Go to content
Current Contact Information

Threat of increasing urban sprawl by EU Nature Restoration Law 

The larger cities and towns in the Helsinki Metropolitan Area, along with the Regions of Southern Finland want to make an impact on the Article 6 in the suggested EU Nature Restoration Law by sharing their suggestions for amendments. In its current wording, the Article would significantly complicate sustainable growth in Finnish cities and towns. It would in fact, on the contrary to its aim, lead to urban sprawl harmful for both nature and climate.

The target of halting and reversing biodiversity loss is vital, and its already implemented in many ways in our country. Concern has risen, as the Article 6 is setting out the same rigid obligations to very different European cities and towns.

− For instance, the Article does not now take into consideration how much green space there is already, nor the stage of urbanisation in different municipalities, nor how our regional planning system actually works, says Ms Ilona Mansikka, Manager of Regional Land Use Planning at the Helsinki-Uusimaa Regional Council.

Variety of states, regions, cities and towns into consideration

If not changed, the wording of the Article 6 sets out obligations to cities and towns to keep the area of green space and urban tree canopy cover at least at the same level as it was in 2021. Additionally, the area of green space should be increased by 5 percent in the cities and towns affected, and the area of urban tree canopy cover should cover at least 10 percent of the total area of each municipality by 2050.

In all Finnish cities and towns, the minimum level of urban tree canopy cover has been reached already. There is also considerably more green space to be found here than in other more densely populated areas in Europe; increasing their percentage can, however, be hard, or even impossible.

− The current EU proposal for Article 6 is quite unfair, as it does not take into consideration the different starting points of the cities and towns all over Europe. The current size of green space in a municipality would not affect the demands of increase; the larger a municipality is, the more areas should be turned into green spaces. This is strongly affecting Finnish municipalities with large areas overall. Therefore, it would be meaningful to direct obligations to places where the lack of green space is a distinct problem. It is also essential to look at and thoroughly discuss the quality of green space, Ms Silja Aalto, Environmental Adviser at the Helsinki-Uusimaa Regional Council, points out.

The proposal is especially problematic for the relatively young, growing cities and towns in Finland. Large parts of fields and built-up environment of the municipalities covered by the suggested Article should be changed into green space. This would have effects on up to tens or hundreds of square kilometres, depending on the total area of the municipality in question.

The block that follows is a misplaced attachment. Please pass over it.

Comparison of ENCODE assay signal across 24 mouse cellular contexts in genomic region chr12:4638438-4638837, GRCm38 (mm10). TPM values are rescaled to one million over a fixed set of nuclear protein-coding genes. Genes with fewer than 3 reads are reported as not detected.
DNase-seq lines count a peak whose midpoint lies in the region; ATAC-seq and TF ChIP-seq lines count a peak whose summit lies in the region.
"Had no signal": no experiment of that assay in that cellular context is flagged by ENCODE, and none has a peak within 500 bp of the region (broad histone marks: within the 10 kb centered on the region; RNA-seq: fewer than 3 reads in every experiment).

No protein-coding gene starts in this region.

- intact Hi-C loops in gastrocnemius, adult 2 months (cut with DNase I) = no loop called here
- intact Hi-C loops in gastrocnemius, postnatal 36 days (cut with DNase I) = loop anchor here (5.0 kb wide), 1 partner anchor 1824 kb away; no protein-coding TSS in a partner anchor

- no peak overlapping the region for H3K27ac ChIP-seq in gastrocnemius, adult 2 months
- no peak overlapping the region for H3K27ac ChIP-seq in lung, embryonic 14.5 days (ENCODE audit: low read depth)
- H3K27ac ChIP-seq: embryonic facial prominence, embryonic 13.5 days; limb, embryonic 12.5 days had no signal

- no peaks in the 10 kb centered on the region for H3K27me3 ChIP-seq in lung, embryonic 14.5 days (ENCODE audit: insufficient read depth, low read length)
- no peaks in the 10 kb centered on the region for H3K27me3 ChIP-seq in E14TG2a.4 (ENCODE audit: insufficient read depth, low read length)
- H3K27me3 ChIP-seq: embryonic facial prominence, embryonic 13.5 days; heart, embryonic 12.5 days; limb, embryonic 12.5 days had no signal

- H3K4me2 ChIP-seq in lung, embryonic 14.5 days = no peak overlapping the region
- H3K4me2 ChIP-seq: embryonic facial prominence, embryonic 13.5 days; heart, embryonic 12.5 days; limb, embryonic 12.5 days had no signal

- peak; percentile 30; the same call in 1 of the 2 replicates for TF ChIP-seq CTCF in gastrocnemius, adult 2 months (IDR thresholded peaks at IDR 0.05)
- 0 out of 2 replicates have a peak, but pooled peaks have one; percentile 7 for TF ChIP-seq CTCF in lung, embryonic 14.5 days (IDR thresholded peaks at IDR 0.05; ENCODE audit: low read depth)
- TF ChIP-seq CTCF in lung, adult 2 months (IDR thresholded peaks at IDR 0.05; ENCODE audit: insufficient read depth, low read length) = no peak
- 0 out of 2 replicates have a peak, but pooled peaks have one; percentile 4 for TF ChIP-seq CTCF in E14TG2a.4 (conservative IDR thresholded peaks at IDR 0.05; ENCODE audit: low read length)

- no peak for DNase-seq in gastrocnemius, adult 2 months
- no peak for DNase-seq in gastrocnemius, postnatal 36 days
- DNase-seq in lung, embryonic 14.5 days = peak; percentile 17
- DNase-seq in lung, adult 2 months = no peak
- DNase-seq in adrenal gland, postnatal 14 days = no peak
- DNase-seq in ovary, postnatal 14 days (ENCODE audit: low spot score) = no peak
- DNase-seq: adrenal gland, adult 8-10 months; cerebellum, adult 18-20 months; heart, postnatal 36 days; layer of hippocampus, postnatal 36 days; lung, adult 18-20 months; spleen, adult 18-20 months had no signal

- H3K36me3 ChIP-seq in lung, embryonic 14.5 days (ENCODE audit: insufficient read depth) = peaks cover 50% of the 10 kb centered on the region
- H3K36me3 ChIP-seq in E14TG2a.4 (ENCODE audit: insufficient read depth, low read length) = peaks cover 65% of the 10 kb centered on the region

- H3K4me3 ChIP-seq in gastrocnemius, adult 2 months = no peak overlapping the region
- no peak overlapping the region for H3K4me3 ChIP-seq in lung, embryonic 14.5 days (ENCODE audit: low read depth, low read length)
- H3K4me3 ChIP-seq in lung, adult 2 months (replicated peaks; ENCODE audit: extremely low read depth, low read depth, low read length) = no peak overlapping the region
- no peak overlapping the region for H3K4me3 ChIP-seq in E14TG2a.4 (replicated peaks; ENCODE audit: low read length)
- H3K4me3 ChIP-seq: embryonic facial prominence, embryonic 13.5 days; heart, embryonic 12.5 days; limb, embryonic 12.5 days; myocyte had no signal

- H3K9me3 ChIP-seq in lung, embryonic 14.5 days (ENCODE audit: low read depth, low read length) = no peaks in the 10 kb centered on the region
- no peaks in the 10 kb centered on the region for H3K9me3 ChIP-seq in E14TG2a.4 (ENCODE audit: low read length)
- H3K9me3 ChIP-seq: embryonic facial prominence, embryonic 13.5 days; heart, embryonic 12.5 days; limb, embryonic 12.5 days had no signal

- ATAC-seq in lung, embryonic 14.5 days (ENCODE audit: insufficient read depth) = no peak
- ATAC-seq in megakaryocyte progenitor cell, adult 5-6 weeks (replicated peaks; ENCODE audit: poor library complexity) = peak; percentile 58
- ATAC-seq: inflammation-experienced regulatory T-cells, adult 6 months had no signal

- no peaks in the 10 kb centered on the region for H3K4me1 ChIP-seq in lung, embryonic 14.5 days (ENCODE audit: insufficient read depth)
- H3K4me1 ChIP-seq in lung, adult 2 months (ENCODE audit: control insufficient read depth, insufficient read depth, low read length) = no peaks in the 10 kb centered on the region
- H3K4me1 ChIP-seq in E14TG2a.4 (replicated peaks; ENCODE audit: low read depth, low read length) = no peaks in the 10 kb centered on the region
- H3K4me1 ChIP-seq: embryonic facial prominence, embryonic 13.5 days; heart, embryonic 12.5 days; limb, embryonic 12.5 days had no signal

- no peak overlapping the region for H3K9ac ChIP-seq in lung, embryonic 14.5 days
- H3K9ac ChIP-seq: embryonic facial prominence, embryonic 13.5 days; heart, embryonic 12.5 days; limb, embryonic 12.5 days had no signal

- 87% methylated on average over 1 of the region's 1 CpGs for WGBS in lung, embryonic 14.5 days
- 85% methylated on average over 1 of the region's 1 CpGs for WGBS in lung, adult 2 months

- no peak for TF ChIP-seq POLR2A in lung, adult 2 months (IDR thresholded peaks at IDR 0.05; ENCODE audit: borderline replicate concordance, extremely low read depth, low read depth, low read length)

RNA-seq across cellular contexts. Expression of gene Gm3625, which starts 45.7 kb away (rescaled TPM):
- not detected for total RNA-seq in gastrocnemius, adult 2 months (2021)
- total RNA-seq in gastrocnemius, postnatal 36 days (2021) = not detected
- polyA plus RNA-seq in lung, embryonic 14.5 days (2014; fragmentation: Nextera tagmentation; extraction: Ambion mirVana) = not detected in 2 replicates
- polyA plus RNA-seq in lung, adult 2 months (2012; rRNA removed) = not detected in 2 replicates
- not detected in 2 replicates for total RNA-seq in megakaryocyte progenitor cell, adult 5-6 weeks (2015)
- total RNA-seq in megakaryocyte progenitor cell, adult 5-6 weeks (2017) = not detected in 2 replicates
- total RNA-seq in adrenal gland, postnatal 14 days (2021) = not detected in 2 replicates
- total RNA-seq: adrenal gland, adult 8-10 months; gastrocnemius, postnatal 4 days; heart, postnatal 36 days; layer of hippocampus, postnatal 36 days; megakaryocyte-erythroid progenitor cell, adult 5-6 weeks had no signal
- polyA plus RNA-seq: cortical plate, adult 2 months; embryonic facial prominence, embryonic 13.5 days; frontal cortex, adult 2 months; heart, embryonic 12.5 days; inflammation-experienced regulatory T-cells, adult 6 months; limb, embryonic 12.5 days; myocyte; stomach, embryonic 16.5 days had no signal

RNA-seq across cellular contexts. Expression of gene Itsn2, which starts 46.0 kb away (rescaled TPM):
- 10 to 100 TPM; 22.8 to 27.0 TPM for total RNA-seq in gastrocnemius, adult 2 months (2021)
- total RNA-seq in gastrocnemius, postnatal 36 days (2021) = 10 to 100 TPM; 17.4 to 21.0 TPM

− This leads to a risk of construction pressure to be drifted more and more outside of dense urban structure, and to those more rural municipalities not covered by the Article. Financial activities in larger urban areas could also be compromised, Ms Aalto adds.

There is a great risk of the current EU proposal, with its Article 6, leading to urban sprawl in Finland, which is harmful for both nature and climate, and oppositely to its aim. Metropolitan areas should be seen as entities – as is the case in the national planning system of Finland. Also, the inconsistencies and conflicts with current legislation need to be solved.

− In its current form, the wording of the Article makes it in many regards even impossible to implement for Finnish circumstances. If the Article is supposed to work, it must be made more general. If we wish to be able to assess impacts, we also need clarified definitions, Ms Mansikka sums up.

The cities of Helsinki, Espoo and Vantaa, along with the Regional Councils of Helsinki-Uusimaa, Päijät-Häme and Kymenlaakso have given a shared statement in January 2023, including proposals for corrections and examples of estimated effects.

For more information, please contact:

Ilona Mansikka

Manager, Regional Planning

+358 40 524 9186

Development of regional land use planning, Helsinki-Uusimaa Regional Land Use Plan 2050. Areas of responsibility in regional land use planning: Espoo, Helsinki, Kaunainen, Vantaa. Stand-in for Director of Regional Land Use Planning, Ms Paula Autioniemi

Silja Aalto

Adviser, Environment

+358 50 303 5952

Biodiversity and recreation, green structure and ecosystem services

Nature Restoration Law

  • In June 2022 the European Commission gave its proposal for a nature restoration law, aiming to improve the status and biodiversity of nature.
  • 63 municipalities in Finland are covered in its Article 6, aimed at cities and towns.
  • In the Helsinki-Uusimaa Region, the Article covers half of the municipalities: Hanko, Raasepori, Lohja, Karkkila, Espoo, Kauniainen, Helsinki, Vantaa, Kerava, Järvenpää, Tuusula, Hyvinkää and Porvoo.
  • The process of the suggested nature restoration law continues now at the EU level. Finnish actors want to give their impact on the wording and contents of the Article during spring 2023.